The plasticity of the brain can change in TBI patients with PTH. Imaging studies revealed significant correlations between years lived with headache with functional connectivity of different brain regions such as right primary somatosensory and left supramarginal gyrus [112], indicating a potential causal correlation. Similar functional connectivity, but in different brain regions, namely left middle cingulate with right pulvinar and right posterior insula with left hypothalamus, correlated with the frequency of PTH [112]. Therefore, it is plausible that despite overlaps in clinical symptoms, migraine and PTH can have unique neuropathophysiologies. Future large data sets with the help of artificial intelligence analysis [142] are required to establish the neurobiological changes associated with TBI.

Although there is less abundance of electroencephalography (EEG) data on PTH than neuroimaging, some studies dating back a few decades ago reported early abnormalities such as focal swelling, amplitude asymmetry, and absence of fast activity [143-145].

Discriminative pain pathways can also be affected in PTH (Fig. 4). Recent data on impaired descending modulation has been suggested as one of the underlying reasons for PTH [73]. Descending pain modulation system is responsible for connecting various cerebral sites and neuronal pathways to control pain [146]. A lack of balance between descending inhibitory and descending facilitatory systems can play a crucial role in chronic pain [146], and such imbalance can contribute to PTH [73]. While data on the role of descending pain modulation system in PTH is scarce, restoring the balance by pharmacological interventions can potentially offer a therapeutic option to PTH patients. Future advanced imaging studies are required to have a better understanding of descending pain modulation system and PTH.

Fig. 4.

An overview of the discriminative pain pathways in the body and face. The pain pathways can be affected in PTH. Nociceptors, as free nerve endings, act as afferent nerve fibers with their cell bodies located in terminal ganglion or dorsal root ganglia, terminating in the dorsal horn of the spinal cord. While all pain fibers terminate in the dorsal horn, they adopt different routes to this location, with most entering the dorsal horn via the ventrolateral bundle of the dorsal root. Second-order neurons ascend to higher brain centers in the anterolateral section of the spinal cord via spinothalamic and spinoreticular tracts. The thalamus processes somatosensory information. Descending pathways of pain play roles in modulating pain.

To assess the sensory profile of PTH patients by using systematic quantitative somatosensory testing, Defrin et al. [95] showed that generalized impairment of the spinothalamic system following TBI could result in a higher threshold for thermal sensation. This effect was specific as the threshold of light touch, and graphesthesia was not different in PTH patients, indicating an intact dorsal column system transmitting tactile sensations [147]. Furthermore, PTH patients reported pain from normally innocuous stimuli (allodynia) on the head [95].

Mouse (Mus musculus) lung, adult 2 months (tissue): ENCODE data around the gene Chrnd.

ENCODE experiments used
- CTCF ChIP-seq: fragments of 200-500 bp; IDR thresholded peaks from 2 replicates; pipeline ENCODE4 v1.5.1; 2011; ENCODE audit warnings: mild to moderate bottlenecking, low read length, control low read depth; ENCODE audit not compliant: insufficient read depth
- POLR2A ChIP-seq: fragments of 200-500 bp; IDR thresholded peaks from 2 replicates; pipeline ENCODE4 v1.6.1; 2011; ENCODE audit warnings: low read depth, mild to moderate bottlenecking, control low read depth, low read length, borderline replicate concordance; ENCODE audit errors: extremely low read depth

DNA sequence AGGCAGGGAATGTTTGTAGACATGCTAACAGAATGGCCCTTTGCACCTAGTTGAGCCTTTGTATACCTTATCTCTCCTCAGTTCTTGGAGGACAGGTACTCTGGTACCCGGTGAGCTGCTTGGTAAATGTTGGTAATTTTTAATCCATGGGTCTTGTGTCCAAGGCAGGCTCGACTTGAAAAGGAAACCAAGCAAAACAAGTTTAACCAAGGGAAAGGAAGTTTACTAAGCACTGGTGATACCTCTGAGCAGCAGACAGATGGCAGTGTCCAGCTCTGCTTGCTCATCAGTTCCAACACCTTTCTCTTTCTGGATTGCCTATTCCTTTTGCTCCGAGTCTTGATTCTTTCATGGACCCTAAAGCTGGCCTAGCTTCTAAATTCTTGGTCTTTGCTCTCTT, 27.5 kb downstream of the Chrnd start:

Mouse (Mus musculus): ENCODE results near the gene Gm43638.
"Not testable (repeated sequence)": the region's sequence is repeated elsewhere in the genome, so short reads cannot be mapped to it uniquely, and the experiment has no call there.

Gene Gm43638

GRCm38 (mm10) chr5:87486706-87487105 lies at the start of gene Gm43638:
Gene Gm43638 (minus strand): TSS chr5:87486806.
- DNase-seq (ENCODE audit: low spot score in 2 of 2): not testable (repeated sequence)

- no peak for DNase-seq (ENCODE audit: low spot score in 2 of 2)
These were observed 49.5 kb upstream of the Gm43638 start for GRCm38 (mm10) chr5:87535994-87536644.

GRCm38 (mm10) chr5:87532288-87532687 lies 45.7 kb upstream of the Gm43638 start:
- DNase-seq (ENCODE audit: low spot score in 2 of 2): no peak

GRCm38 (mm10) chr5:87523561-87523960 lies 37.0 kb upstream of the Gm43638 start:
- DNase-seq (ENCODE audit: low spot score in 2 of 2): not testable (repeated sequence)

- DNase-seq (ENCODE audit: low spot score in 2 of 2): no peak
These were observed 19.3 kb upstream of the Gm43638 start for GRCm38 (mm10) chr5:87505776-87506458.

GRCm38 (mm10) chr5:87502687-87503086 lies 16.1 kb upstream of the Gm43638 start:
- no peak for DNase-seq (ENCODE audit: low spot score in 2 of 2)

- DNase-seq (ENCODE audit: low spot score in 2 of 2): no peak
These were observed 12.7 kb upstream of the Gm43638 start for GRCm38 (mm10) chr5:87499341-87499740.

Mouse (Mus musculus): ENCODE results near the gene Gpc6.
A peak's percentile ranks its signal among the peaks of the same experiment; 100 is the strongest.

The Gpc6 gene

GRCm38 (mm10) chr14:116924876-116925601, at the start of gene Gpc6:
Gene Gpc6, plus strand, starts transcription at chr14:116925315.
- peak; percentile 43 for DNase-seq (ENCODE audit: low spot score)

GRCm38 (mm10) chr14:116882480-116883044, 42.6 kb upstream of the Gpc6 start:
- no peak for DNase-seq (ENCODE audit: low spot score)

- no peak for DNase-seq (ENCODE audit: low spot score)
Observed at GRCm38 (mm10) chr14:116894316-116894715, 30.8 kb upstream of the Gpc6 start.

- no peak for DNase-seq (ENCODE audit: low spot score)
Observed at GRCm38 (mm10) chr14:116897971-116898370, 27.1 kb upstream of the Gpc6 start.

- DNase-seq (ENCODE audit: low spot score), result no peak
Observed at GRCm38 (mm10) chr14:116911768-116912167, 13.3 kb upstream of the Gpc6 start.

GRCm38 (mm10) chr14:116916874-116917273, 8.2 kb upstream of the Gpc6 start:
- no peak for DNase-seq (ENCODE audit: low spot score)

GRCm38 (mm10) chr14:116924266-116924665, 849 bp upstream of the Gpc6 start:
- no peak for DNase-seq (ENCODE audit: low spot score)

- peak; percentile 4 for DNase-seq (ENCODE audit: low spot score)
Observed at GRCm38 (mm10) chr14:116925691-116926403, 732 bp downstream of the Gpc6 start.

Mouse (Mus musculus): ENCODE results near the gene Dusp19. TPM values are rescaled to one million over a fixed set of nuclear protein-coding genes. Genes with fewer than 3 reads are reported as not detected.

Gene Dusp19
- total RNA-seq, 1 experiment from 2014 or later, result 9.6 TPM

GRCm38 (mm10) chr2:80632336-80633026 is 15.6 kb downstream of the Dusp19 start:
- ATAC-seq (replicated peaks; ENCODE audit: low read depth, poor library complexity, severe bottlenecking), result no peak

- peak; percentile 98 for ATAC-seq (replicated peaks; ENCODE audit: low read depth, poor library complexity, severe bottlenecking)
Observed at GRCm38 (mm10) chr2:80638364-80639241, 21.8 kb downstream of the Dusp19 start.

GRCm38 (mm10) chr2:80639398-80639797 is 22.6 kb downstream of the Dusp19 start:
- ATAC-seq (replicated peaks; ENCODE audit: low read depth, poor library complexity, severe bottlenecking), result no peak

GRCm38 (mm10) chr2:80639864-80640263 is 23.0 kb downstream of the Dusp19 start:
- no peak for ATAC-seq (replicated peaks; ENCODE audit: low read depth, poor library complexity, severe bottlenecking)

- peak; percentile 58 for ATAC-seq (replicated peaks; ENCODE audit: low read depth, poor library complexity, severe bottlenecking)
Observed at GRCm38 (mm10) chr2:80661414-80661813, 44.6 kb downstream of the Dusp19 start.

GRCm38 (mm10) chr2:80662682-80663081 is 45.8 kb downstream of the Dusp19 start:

Abnormalities in functional connectivity following TBI can result in cognitive deficits and post-concussive symptoms such as PTH [148]. A reduced regional cerebral blood flow was observed in patients with PTH [102]. Single-photon emission computed tomography (SPECT) studies corroborated these findings by demonstrating that cerebral blood flow can differ in TBI patients within days to years after the injury [149-151]. In comparison, arterial spine labeling (ASL) studies have produced contradicting results on cerebral perfusion following head trauma. A study reported an increased cerebral blood flow in the left dorsal anterior cingulate cortex and left insula of 15 teenage athletes after sports-related concussion compared to 15 matched controls [152]. In contrast, cerebral blood flow was decreased in bilateral frontotemporal regions of 14 chronic sports-related and recreational pediatric patients with mild TBI compared to 15 controls [153].

Similarly, another study on twelve children aged 11–15 years with sports-related concussions found decreased cerebral blood flow in mild TBI patients. However, 64% of participants showed improvements towards controls’ cerebral blood flow value at $>$30 days after the injury [154]. Cerebral blood flow was also increased in pediatric TBI patients with post-traumatic symptoms, but no increase was observed in asymptomatic patients [152,155]. Contradictory to these findings, while pediatric patients showed normal neurophysiological scores seven months post-concussion, a bilateral decrease in cerebral blood flow was observed in frontotemporal regions [153]. It is plausible to conclude that TBI can cause changes in cerebral blood flow, which are more significant in symptomatic patients [77]. Future studies are required to assess the association between cerebral blood flow and PTH and the recovery time.

Headache interrupts and demands attention. Despite the high prevalence of PTH, there is no global consensus on PTH treatment, and a variety of approaches exist regarding the appropriate treatment. To provide a better framework for the treatment of PTH, many physicians rely on the management of primary headache to address PTH, which, as mentioned previously, is a secondary headache [36,106,156]; this can result in undesired and poor response to treatments [157].